THE POLICE’S ‘EVERY BREATH YOU TAKE’ VIDEO PASSES ONE BILLION YOU TUBE PLAYS

Nearly 40 years since the video first premiered on MTV, the Police‘s 1983 clip for “Every Breath You Take” has surpassed one billion YouTube plays.

Variety reported on the Godley & Creme-directed clip: “‘Every Breath You Take,’ which was added to the platform in 2010, is the 225th video to join YouTube’s Billion Views Club and the seventh video from the 1980’s to achieve this milestone. The Sting-penned ballad was originally released as part of the band’s final studio album, 1983’s Synchronicity.”

Back in 2019, “Every Breath You Take” was cited as the most performed song at the BMI Pop Awards for a whopping 15 million radio plays.

“Every Breath You Take” was the lead single from Syncronicity and released ahead of the set on May 20th, 1983. The song went on to become the band’s biggest hit and topped the charts for eight weeks. “Every Breath You Take” went on to score the band the coveted 1984 Grammy for Record Of The Year.

Guitarist Andy Summers recalled to us how the Police always were always able to record their albums very quickly: “We just didn’t need that much time. We were a very hot playing band. We were barely ever off the road, so we were always totally into playing. We were just red-hot playing with one another. So all this thing about ‘working it all up’ — I’ve never understood why rock bands needed a year to make an album. . . I don’t get it — can you play or not? We’d work these things out fast, y’know? And Sting was a very good songwriter so the songs would come in and we had a good structure to work with. And then we would just ‘Police-ify’ them until they started to really sound tight.”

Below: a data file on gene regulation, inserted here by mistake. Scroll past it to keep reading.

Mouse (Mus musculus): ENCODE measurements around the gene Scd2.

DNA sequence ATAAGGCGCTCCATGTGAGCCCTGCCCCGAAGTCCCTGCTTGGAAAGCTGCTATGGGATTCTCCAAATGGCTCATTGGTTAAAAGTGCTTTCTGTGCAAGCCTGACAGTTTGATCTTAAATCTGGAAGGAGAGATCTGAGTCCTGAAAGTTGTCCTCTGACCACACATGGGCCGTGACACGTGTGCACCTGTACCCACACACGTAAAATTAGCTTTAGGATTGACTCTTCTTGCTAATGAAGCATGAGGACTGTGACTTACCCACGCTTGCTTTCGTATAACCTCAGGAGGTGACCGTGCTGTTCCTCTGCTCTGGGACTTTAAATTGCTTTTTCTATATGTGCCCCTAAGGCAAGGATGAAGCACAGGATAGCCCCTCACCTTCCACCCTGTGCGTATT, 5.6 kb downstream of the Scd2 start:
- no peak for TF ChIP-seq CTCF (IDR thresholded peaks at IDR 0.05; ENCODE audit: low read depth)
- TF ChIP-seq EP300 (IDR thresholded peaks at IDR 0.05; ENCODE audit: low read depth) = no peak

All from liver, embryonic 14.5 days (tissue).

Sting was able to write at least one instant game changing pop standard on every one of the Police albums between 1978 and 1983. He explained to us how that he, Andy Summers, and Stewart Copeland always tried to make the group’s albums enjoyable on several different levels: “There were layers there, y’know, and all that stuff was already inherent in the music, but you didn’t really have to respond to it, because it was loud and raucous and fun. But again, I was trying to unveil something underneath that. I wanted some substance to it that would intrigue me and maybe a few other people. I just kept doing that.”

Sting is currently on tour in Europe and performs tomorrow night (October 25th) in Milan, Italy at Mediolanum Forum.

His next North American shows will be on January 9th and 10th with the Pittsburgh Symphony Orchestra at Pittsburgh’s Heinz Hall.

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